As part of my ambition to visit all the countries of Europe, I’ve lately been travelling through the former Yugoslavia. With hindsight, it seems impossible to believe these seven republics ever existed as part of one state as they have evolved in such different ways in the near-40 years since the death of Tito.
The title of this post is shamelessly stolen from Harry de Windt’s 1907 travelogue ‘being the narrative of a journey … throughout the Balkan States and European Russia’
A personal quest
Thirty years after the break up of Yugoslavia, I’ve enjoyed my trips in Slovenia, Croatia, Bosnia and Herzegovina, Serbia and Montenegro. This time I combined Kosovo and Macedonia.
“Where are you working?” asked the man on passport control in Pristina airport. He was convinced I was heading for an assignment with the EU, UN, KFOR or another organisation keeping the peace or supporting Kosovo’s economic development and seemed surprised to hear I was on holiday.
Although tourists are rare, there’s much to see in Kosovo’s capital and its surroundings. I was the only visitor at the restored Turkish merchant’s house where I was greeted by a surprised curator and at the city’s museum, largely devoted to reasonably uncontroversial archaeology. The museum is one of two Habsburg buildings in town – the other houses the United Colors of Benetton.
Interestingly, Hotel La Corte (£70 for two nights) was just a few yards from an impressive row of classy bars and restaurants popular with both metropolitan types and incomers, the pedestrianised main street named after Mother Teresa and the statue of another local hero – the 15th century Albanian nobleman and warrior Gjergi Skenderbeg. Bill Clinton, who ordered the NATO bombing of Serbia in 1999 at the end of the Kosovo War, is honoured with a statue and a street named after him.
Legacy of the conflict
The people of Kosovo are 92 per cent Albanian Moslems and anti-Serb feeling still run high in Pristina. My taxi driver described the current government in Belgrade as the same people who carried out the atrocities as we visited a 14th century monastery in a Serb enclave just outside the capital. Serbia still doesn’t recognise Kosovo and the northern border can be a lawless place.
Is the place worth visiting? Definitely yes. Kosovans are curious and friendly, patriotic and optimistic, keen you should get the most from your visit although most said I should also have stayed at historic Prizren. I spent one evening in an excellent restaurant sitting near to an ambitious young couple. The man fled the country during the war, ended up in England and worked hard, gaining citizenship. They were home to celebrate a birthday and invited me to join them and their friends for a few drinks.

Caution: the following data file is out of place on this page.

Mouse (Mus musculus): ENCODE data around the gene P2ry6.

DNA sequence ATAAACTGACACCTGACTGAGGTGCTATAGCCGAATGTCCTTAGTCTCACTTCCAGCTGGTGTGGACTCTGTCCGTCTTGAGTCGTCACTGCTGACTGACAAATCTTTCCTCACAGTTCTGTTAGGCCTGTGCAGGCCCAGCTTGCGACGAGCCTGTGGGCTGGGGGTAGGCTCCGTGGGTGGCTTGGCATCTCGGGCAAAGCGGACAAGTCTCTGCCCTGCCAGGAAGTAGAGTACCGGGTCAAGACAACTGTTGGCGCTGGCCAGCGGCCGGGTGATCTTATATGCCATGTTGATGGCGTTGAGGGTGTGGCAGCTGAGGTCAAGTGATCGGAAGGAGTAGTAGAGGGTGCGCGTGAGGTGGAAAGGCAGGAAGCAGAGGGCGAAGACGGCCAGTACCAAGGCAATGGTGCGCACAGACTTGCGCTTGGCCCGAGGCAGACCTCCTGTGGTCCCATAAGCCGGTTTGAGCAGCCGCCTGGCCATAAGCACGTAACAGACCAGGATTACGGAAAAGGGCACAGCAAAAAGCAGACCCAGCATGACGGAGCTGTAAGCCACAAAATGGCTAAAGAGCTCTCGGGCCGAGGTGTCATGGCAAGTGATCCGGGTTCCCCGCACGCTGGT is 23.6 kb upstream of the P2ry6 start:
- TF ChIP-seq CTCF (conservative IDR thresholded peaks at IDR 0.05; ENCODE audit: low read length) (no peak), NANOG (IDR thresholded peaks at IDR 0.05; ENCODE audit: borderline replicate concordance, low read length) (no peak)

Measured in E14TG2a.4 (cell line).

Across the mountains to Macedonia
Next day, I took the bus to Skopje, capital of Macedonia – a two hour €5.50 journey across the mountains in a packed coach.
Around 2012, the Government spent a lot of money turning drab Tito-era buildings into Romanesque fantasies. Giant statues of ‘local hero’ Alexander the Great, Emperor Justinian and idealised peasants were erected together with lions, columns and fountains, could the country be staking its claim to the name Macedonia through ambitious architecture?
A museum told the story of the 1963 earthquake. Badly-made buildings collapsed at 05:17 on 26 July, killing over a thousand people and leaving more than 200,000 homeless.
I was in town for the 2018 Skopje Wine Expo with eight producers selling their glasses to an enthusiastic crowd, aided by an Abba tribute band. And the following day, with more tourists around, I joined a tour to a 14th century monastery, Skopje’s Millennium Cross high on Mount Vodno overlooking the town by cable car, Lake Matka, its hydroelectric dam and limestone caves. And the locals told me I should have also headed to historic Ohrid.
Seven former Yugoslav republics over several years. All very much worth visiting and all very different. I now turn my attentions to explore other countries to fulfil my ambition to visit every European state. Still on the list are Andorra, San Marino, Belorus and Moldova – with the Azores and Faroes distinct possibilities. But I know I’ll be back in the Balkans before too long.
To close, here are thumbnail sketches of all the countries – with apologies for my sweeping generalisations. I can only write from my own experiences:
Slovenia: You were first to escape the post-Tito conflict, very European in style bordering Italy, Austria and Hungary as well as Croatia. Ljubliana is your tiny but beautiful capital, you also have an even shorter coastline, stunning mountains and the must-see Lake Bled. And you use the Euro*
Croatia: Sorry, I’ve only visited Zagreb! But I know of your amazing coastline and popularity with wise and frugal travellers. And I’m ashamed I’ve never been to Dubrovnik.
Montenegro: You have a short but magnificent coastline, now discovered by the Russians with another favourite cruise ship destination in Kotor. Inland are must-visit mountains and wildlife-haven Lake Skadar – shared with Albania.
Bosnia and Herzegovina: The war has left its mark. So much history, so many tears, your people deserve better. The world should visit and learn.
Serbia: Another troubled land, and your people are angry at being blamed for the 1990s conflict. Bombed buildings remain un-rebuilt to keep the memory alive. Along the Danube by 1950s train, Novi Sad in the Vojvodina offers new perspectives and impressive local wines
Kosovo: Independent from Serbia for ten years now but still struggling for recognition. You describe yourself as ‘Europe’s newest country with 1,000 years of Albanian heritage.’
Macedonia: Unhappy within your borders and fighting over your name with Greece. Your time will come.
* Kosovo and Montenegro also use the Euro but are not in the EuroZone